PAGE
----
27 February 2007


One of my favorite SF authors, Eric Flint, has a clear, well thought-out editorial up on why Digital Rights Management (DRM) drives piracy, instead of preventing it:

I would think the point is obvious. Pirates rob bullion ships, they don't rob grain ships. Electronic copyright infringement is something that can only become an "economic epidemic" under certain conditions. Any one of the following:

  1. The product they want—electronic texts—are hard to find, and thus valuable.
  2. The products they want are high-priced, so there's a fair amount of money to be saved by stealing them.
  3. The legal products come with so many added-on nuisances that the illegal version is better to begin with.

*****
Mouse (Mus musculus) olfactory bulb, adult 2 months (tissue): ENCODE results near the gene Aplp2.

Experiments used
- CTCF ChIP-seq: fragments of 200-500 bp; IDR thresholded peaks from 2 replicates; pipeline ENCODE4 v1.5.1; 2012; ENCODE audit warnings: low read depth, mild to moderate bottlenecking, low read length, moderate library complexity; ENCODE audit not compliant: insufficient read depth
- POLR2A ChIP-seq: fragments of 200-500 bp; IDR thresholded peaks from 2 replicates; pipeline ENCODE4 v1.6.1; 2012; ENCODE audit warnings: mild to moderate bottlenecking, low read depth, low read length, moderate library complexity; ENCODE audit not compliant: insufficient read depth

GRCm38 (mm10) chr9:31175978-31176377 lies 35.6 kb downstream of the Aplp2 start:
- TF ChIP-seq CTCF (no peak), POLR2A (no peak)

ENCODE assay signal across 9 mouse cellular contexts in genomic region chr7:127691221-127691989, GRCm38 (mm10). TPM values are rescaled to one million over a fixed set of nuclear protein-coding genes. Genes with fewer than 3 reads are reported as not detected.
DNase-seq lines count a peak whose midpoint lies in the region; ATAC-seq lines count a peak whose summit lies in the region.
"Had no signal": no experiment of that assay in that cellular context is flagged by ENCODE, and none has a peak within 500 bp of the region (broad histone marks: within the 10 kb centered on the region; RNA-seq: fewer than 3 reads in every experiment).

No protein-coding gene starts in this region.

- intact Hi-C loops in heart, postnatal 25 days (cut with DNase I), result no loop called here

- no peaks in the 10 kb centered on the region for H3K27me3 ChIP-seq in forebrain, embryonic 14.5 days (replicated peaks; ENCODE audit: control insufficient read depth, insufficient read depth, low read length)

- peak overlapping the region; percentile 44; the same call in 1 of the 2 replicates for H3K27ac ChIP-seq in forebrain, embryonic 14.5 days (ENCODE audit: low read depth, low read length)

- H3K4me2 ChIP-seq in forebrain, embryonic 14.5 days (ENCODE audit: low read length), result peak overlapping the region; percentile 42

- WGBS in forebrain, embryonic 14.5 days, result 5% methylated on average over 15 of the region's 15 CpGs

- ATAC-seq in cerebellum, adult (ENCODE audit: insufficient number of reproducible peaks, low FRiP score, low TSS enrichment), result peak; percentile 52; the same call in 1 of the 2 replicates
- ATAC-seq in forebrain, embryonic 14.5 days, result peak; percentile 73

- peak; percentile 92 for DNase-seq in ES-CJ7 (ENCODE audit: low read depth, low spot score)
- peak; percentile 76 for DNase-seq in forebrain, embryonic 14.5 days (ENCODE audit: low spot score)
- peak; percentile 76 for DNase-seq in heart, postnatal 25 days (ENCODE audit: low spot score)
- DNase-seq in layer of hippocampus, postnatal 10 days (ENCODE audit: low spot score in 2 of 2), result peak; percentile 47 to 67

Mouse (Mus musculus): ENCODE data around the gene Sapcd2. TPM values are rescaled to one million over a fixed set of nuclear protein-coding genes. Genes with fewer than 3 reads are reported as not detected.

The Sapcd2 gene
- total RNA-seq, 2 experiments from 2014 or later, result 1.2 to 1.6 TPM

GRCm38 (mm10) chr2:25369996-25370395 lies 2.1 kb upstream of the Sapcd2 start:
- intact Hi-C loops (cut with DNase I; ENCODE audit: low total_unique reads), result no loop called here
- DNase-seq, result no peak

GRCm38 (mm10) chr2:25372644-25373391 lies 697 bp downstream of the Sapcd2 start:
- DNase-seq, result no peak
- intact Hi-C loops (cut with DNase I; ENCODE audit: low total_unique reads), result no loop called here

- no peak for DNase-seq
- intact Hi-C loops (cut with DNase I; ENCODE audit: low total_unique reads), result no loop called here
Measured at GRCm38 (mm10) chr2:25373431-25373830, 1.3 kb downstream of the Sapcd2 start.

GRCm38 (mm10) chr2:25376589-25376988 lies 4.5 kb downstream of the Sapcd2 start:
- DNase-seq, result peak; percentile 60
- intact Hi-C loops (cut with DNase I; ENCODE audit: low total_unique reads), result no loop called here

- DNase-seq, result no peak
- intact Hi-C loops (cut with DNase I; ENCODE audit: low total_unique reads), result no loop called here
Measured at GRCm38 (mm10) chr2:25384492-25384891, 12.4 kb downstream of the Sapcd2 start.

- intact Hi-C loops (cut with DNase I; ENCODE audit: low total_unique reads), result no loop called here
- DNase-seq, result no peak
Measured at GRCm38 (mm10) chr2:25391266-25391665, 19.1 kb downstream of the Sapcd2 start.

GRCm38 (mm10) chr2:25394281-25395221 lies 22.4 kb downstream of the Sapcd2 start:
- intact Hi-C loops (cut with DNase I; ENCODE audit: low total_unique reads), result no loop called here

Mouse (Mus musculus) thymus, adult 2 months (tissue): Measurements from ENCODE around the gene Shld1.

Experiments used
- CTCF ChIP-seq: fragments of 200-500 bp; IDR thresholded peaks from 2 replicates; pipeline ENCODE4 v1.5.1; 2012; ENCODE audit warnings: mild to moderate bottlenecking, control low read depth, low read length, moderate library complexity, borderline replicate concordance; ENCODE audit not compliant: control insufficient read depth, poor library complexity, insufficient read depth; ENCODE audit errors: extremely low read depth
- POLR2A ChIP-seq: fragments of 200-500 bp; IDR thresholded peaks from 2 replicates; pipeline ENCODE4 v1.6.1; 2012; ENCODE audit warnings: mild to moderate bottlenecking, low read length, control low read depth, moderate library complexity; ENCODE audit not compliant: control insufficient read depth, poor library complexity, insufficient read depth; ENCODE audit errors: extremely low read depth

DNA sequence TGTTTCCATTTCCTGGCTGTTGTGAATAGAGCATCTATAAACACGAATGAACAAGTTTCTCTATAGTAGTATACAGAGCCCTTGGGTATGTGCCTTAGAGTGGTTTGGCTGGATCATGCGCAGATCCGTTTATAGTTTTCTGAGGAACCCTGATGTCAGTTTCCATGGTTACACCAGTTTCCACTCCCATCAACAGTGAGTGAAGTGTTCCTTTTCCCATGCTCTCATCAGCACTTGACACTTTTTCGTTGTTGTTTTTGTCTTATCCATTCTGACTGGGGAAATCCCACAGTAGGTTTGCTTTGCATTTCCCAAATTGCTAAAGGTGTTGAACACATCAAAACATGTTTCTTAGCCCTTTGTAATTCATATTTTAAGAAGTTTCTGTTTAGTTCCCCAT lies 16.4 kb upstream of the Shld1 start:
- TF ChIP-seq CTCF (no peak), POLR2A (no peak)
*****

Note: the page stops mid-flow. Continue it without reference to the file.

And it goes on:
Those are the three conditions that will create widespread electronic copyright infringement, especially in combination. Why? Because they're the same three general conditions that create all large-scale smuggling enterprises.

Go read the whole thing in There Ain't No Such Thing as a Free Lunch.

[via boingboing]

UPDATE: From boingboing this morning, "Reps. Rick Boucher and John Doolittle's FAIR Use Act would remove some of the entertainment industry's most draconian anti-innovation weapons and chip away at the Digital Millennium Copyright Act's (DMCA) broad restrictions on fair use. Take action now and tell Congress to help restore balance in copyright.

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